AT the Trades Union Congress in Brighton this week, delegates have given a relatively timid expression of the determination of millions of workers to fight the Brown government and stop its wage cuts.
Inspired by the ‘surprise’ one-day prison officers illegal strike – in defiance of the government and the anti-union laws – delegates representing one group of public sector workers after another got up to warn Brown that their members would accept nothing short of a pay rise in line with inflation.
The TUC leadership was forced to adapt to this anger. Thus the vote for the resolution suggesting that there could be coordinated industrial action throughout the public sector against Brown’s pay cut policies was virtually unanimous.
However, there was a big division at the conference between the mass of delegates who reflect the anger of the members, and the leaders of the big unions and TUC leader Barber, who are desperately defending the Labour government.
Forced by their members’ anger to vote for a referendum on the EU constitution, the TUC right wing voted against another resolution demanding a no vote, to try and placate Brown.
In yesterday’s debate on agency workers, Tony Woodley – the leader of the Transport and General Workers Union-UNITE – was forced to admit the obvious, that casual labour was now rife in every industry in Britain and that the trade union leaders have played a big part in allowing this to happen.
This confession did not mean that the likes of Woodley were questioning their reformist politics.
Leopards do not change their spots.
This was demonstrated at the Congress by the actions of the CWU postal union leaders, who revealed at the start of the Congress that Royal Mail had declared the ‘period of calm is over’, but that they would try and ‘maintain the calm’, despite the clear intention of Royal Mail bosses – with the government’s backing – to declare war on the CWU’s members from next Monday.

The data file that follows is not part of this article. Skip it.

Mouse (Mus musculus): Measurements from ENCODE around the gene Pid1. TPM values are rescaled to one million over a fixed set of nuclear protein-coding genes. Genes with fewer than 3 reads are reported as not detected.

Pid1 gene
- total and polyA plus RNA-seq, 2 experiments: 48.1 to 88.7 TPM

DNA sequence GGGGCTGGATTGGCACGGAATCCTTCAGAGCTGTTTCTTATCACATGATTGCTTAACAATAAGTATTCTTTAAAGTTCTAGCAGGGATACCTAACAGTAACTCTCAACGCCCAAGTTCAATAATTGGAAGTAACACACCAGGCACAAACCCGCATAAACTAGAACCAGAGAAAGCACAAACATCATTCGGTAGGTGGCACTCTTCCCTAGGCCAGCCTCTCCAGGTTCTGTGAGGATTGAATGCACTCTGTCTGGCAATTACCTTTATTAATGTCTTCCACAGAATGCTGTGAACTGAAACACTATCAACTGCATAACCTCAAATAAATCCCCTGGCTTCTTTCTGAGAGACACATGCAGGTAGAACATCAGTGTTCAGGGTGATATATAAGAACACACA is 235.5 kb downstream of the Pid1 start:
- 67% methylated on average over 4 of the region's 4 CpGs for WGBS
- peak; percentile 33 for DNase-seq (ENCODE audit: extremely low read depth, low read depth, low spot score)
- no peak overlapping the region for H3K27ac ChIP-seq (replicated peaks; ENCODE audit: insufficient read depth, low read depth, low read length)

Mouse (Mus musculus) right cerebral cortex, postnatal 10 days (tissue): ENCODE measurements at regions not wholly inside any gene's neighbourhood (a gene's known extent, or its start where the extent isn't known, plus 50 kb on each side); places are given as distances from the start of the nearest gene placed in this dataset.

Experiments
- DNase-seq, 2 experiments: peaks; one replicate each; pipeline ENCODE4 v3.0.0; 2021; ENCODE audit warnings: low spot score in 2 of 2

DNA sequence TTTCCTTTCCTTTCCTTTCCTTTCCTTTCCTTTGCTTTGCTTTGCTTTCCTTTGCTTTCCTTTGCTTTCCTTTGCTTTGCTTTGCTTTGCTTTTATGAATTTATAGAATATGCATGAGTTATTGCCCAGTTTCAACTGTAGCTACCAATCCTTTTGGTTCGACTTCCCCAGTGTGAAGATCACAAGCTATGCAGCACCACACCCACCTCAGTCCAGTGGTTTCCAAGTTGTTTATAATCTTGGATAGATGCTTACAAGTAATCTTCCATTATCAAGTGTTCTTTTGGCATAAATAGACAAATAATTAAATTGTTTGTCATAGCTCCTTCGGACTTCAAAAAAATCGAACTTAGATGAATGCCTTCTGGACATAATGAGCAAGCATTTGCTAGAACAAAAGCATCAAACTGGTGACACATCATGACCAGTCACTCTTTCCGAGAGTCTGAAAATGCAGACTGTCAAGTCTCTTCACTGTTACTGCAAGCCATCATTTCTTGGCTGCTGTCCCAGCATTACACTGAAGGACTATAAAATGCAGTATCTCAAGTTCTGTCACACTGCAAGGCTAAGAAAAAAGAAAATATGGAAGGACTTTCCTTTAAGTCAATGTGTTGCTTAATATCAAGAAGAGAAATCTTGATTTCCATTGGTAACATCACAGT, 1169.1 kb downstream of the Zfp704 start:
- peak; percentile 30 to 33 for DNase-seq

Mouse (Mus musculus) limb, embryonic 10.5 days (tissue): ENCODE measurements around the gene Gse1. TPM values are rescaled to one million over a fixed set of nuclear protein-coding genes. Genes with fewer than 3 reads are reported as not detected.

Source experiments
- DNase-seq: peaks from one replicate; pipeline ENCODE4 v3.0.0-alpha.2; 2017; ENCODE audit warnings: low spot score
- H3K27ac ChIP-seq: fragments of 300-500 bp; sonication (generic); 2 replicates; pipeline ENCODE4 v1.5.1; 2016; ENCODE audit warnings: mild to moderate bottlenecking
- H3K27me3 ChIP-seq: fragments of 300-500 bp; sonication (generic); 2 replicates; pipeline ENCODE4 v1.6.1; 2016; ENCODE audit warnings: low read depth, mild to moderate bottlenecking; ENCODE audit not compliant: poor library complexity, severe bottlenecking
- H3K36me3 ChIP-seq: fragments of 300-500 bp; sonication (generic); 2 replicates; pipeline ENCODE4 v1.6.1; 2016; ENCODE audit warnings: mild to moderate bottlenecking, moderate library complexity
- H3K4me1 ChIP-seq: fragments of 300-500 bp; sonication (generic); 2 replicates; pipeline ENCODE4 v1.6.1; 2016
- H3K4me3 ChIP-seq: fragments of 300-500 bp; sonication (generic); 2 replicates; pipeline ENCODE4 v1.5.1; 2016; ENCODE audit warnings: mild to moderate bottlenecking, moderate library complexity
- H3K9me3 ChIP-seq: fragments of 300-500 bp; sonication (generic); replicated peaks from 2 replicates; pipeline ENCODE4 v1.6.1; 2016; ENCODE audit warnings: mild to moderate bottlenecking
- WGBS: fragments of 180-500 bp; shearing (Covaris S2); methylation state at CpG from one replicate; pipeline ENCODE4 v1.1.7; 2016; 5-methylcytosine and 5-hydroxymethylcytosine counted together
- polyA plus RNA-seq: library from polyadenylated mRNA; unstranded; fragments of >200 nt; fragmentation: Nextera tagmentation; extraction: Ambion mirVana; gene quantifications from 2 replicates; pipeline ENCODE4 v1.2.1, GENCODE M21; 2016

Meanwhile, the RMT’s Bob Crow was voted off the TUC General Council, after the rail union leader stunned the bosses by calling his members at Metronet out on strike to demand job, pay and pension guarantees at collapsed tube privateer Metronet, and continued to attack the Labour party.
Big business and Brown are very angry at Crow and the RMT, so the trade union bureaucracy slung him off the general council of the TUC to order, so to speak.
The TUC leaders do not want to break with the Brown government, or stop funding the Labour Party or take action to fight the government and the bosses instead to smash the wage cut policies.
But it is these actions that millions of workers in the TUC-affiliated unions are demanding.
The working class desperately needs a new revolutionary leadership, one that is prepared to defend the living standards of its members, their jobs, their NHS, their Welfare State and their basic rights through mass strike actions and a general strike.
We are in a situation of a desperate capitalist crisis where the bosses will demand that Brown goes much further in casualising the economy and imposes much bigger cuts in workers’ living standards.
What drives the government and businessmen it now openly represents is the financial catastrophe and slump that is developing.
The shadow of the Barber-Woodley betrayal of the Gate Gourmet sacked workers hung over the TUC Congress for the whole week of its deliberations.
The lesson of the Gate Gourmet workers struggle and of this week’s TUC is that the unions must have a new and revolutionary leadership.
Such leadership will go all the way to bring down the Brown government and replace it with a workers government that will bring in a socialist planned economy.
Only the Workers Revolutionary Party is building this leadership to replace the treacherous Barbers and Woodleys. Make sure you join it today.